Maybe it’s still held up in the design phase? (Pic hosted at YouTube)
Now admittedly, none of this means the Titanic II project won’t move forward from here. Oftentimes a big press release is just what something in development hell needs to get reignited. But I decided to do a little more digging into the man behind the venture. And from what I’ve found of Clive Palmer, his track record on such ambitious ventures (outside of digging giant holes in the Australian desert for ore) is dodgy at best.
Case in point: As if raising the Titanic weren’t enough, Clive Cussler (sorry, Palmer) announced a bid to build an animatronic Jurassic Park on his Coolum Beach, Queensland golf resort. Billed as the “world’s largest dinosaur park,” this project was opened in December 2013, and the verdict from the community and visitors was a collective “meh.” Regardless of the reception it received initially, however, having a bunch of robotic dinosaurs rampaging down his professional links didn’t very much impress the Australian PGA, who pulled the championship tournament from his resort where, until the Jurassic invasion, it had been hosted. One local council member noted that putting the 18th hole with a giant T-rex standing overhead reminded him of the movie Happy Gilmore; “It’s quite bizarre.” Not content with shooting himself in the foot with the dino folly, Palmer was later involved in a dispute where he allegedly locked out the owners of homes on his resort.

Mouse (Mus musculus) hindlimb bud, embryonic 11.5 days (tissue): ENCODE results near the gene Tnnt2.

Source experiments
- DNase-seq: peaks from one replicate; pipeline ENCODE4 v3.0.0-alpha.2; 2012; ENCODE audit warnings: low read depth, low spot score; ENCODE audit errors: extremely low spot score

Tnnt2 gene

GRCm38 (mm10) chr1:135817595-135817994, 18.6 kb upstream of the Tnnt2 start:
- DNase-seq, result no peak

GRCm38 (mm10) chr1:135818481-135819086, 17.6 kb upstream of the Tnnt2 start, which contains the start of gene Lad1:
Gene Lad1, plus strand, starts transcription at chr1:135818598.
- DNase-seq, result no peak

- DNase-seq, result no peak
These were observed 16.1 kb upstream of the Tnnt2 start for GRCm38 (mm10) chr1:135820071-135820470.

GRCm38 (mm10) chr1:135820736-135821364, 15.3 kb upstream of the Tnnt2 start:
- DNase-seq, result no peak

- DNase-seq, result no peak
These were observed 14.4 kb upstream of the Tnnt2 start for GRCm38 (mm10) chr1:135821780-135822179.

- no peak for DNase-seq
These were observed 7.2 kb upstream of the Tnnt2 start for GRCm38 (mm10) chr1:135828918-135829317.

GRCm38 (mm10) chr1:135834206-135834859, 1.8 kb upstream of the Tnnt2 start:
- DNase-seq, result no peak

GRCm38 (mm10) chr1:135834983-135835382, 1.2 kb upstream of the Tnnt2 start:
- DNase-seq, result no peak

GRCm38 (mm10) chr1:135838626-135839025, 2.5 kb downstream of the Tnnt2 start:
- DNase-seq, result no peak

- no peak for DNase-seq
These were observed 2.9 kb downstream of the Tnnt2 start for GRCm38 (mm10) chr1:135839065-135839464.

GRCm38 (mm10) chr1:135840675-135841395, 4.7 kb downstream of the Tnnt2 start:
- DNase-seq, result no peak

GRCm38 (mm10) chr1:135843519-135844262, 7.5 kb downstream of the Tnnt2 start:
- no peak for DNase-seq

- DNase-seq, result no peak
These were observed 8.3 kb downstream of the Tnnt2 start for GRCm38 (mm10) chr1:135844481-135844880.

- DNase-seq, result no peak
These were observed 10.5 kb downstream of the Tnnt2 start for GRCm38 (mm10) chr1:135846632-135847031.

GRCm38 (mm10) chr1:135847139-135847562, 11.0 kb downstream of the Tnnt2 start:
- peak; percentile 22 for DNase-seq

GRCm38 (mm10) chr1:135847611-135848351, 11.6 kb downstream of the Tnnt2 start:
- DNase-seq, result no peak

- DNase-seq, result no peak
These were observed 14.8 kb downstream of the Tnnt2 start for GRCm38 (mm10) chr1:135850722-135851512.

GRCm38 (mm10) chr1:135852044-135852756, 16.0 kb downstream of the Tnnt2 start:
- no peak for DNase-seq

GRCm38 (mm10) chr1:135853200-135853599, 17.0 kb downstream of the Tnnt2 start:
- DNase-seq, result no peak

Presumably so he could properly house his mechanical therapod minions? (source: news.com.au)
Palmer’s penchant for dreaming big and playing by his own rules has also destroyed his tenure as owner of a premier league soccer team. The Australian newspaper reported in February 2012 that Palmer was kicked out of the Football Federation Australia for “flagrant violations” of the A-League’s rules. One to take the governing body’s decision with grace (and in no way missing the point of ‘sour grapes’) he reportedly responded that he “doesn’t even like soccer.”
No, apparently he likes dinosaurs! And boats! Maybe he’d like dinosaurs on boats? (via ToySwill.com)